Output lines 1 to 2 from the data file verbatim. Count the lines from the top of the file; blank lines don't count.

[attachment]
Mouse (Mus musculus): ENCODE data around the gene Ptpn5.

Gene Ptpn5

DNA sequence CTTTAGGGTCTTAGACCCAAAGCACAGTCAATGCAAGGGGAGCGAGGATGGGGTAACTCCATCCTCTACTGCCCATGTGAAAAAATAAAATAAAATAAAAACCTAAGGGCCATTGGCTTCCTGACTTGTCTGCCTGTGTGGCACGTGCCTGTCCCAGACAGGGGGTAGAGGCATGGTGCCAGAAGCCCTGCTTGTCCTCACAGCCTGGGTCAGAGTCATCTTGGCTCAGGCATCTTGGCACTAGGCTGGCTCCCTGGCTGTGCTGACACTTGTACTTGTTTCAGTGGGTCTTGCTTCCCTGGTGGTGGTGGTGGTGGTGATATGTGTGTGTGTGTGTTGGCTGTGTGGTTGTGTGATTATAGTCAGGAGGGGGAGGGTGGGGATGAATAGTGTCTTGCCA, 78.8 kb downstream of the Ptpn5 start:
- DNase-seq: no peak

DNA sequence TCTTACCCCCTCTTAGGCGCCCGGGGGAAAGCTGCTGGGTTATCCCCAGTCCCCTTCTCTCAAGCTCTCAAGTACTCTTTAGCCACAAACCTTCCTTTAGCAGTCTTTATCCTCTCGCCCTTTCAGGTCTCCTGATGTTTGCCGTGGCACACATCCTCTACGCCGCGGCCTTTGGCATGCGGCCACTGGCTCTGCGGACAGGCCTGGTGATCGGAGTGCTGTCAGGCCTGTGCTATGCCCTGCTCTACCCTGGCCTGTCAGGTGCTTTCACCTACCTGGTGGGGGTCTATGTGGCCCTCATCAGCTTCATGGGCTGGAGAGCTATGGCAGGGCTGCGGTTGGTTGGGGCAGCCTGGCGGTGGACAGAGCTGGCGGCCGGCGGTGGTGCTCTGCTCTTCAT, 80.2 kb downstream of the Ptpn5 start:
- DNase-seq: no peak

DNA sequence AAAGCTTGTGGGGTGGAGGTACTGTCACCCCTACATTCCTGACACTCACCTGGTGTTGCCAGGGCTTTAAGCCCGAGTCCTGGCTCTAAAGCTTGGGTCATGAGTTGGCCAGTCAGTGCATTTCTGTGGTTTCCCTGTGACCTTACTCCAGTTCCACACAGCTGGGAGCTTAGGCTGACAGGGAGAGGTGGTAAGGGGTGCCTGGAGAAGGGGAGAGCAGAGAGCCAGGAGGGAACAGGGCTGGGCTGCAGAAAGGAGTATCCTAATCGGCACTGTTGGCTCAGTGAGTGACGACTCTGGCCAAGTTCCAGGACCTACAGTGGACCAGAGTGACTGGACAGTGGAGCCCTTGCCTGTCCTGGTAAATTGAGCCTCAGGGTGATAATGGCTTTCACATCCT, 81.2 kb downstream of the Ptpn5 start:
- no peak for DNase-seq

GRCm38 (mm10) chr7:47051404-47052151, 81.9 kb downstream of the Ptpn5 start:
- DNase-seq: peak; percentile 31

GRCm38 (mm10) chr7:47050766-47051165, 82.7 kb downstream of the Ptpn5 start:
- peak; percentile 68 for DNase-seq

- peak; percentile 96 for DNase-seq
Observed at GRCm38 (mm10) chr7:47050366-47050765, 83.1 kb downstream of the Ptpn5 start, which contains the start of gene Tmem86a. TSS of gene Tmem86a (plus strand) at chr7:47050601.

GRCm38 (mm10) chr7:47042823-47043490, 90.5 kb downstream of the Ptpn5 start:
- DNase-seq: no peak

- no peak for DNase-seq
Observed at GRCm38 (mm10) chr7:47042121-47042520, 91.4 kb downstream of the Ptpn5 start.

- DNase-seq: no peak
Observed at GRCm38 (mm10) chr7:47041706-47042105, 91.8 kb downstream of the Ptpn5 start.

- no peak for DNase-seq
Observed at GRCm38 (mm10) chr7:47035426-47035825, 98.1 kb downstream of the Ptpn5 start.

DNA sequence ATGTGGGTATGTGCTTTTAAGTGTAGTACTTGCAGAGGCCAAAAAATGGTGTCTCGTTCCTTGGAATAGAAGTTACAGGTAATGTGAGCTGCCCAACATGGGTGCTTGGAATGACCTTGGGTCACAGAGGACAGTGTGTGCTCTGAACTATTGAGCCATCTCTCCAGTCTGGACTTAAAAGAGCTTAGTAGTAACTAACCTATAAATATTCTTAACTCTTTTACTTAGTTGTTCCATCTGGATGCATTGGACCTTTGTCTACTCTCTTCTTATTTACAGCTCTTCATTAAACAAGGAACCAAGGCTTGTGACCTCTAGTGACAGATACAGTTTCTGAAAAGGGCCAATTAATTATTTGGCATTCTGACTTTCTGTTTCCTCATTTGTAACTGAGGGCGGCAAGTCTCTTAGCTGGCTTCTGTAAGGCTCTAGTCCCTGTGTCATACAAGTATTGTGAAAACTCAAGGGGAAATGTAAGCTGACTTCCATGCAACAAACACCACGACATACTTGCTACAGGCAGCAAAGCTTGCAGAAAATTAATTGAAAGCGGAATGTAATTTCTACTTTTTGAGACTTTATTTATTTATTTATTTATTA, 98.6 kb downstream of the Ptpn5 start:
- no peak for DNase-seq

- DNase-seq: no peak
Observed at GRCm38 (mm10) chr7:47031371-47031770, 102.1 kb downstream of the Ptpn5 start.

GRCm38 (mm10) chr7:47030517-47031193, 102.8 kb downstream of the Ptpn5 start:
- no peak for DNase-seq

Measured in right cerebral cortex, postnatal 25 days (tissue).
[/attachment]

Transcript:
Mouse (Mus musculus): ENCODE data around the gene Ptpn5.

Gene Ptpn5